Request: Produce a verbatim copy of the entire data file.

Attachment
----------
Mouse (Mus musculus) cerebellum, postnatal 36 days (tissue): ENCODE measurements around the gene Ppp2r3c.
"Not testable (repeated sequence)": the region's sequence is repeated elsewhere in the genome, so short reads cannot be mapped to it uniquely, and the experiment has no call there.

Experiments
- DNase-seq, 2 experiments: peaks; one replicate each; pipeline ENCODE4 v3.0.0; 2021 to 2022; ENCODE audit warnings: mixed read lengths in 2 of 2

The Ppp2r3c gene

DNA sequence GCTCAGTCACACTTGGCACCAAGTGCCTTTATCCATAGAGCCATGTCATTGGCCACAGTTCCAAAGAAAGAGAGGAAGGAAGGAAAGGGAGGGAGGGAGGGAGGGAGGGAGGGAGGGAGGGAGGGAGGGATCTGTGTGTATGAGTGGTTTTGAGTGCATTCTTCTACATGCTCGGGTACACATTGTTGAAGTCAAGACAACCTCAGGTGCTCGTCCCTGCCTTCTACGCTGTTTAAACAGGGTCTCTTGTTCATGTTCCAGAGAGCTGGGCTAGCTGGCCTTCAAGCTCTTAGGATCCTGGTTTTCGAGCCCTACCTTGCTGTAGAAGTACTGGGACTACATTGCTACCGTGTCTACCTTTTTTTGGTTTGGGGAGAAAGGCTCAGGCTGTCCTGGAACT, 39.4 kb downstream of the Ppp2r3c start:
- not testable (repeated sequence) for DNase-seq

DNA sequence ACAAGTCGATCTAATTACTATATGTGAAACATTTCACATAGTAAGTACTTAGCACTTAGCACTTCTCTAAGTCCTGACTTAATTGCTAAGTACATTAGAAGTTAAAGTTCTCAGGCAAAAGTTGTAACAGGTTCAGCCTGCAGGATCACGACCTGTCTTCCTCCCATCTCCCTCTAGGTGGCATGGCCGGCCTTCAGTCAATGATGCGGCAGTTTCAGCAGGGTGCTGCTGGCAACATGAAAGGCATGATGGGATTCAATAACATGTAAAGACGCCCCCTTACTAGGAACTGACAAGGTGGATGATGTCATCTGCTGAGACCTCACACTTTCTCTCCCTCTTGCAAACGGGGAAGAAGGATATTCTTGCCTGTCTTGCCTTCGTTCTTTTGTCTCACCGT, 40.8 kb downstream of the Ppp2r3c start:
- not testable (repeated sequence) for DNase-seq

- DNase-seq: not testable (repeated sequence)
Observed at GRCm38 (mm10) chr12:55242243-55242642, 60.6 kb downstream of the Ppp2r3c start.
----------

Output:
Mouse (Mus musculus) cerebellum, postnatal 36 days (tissue): ENCODE measurements around the gene Ppp2r3c.
"Not testable (repeated sequence)": the region's sequence is repeated elsewhere in the genome, so short reads cannot be mapped to it uniquely, and the experiment has no call there.

Experiments
- DNase-seq, 2 experiments: peaks; one replicate each; pipeline ENCODE4 v3.0.0; 2021 to 2022; ENCODE audit warnings: mixed read lengths in 2 of 2

The Ppp2r3c gene

DNA sequence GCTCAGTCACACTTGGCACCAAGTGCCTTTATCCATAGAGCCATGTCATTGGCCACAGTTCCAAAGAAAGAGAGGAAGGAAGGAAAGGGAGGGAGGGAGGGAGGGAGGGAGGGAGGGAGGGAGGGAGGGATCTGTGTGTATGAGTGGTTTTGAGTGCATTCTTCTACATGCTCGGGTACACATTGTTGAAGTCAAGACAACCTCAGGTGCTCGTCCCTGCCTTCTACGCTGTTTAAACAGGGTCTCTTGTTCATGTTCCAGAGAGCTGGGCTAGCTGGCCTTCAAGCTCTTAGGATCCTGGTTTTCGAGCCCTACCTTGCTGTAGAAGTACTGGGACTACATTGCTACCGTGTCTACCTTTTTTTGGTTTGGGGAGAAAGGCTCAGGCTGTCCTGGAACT, 39.4 kb downstream of the Ppp2r3c start:
- not testable (repeated sequence) for DNase-seq

DNA sequence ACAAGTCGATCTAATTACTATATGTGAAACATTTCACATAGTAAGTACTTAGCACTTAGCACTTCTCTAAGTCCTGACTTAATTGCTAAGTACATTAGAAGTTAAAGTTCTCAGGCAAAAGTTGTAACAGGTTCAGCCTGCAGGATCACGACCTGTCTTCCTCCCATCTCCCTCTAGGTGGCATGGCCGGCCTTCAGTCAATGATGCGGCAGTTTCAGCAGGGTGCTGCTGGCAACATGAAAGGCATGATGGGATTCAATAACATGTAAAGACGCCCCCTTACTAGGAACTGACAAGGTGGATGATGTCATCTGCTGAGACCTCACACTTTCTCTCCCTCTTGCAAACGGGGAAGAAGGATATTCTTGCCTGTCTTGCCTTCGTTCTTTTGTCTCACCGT, 40.8 kb downstream of the Ppp2r3c start:
- not testable (repeated sequence) for DNase-seq

- DNase-seq: not testable (repeated sequence)
Observed at GRCm38 (mm10) chr12:55242243-55242642, 60.6 kb downstream of the Ppp2r3c start.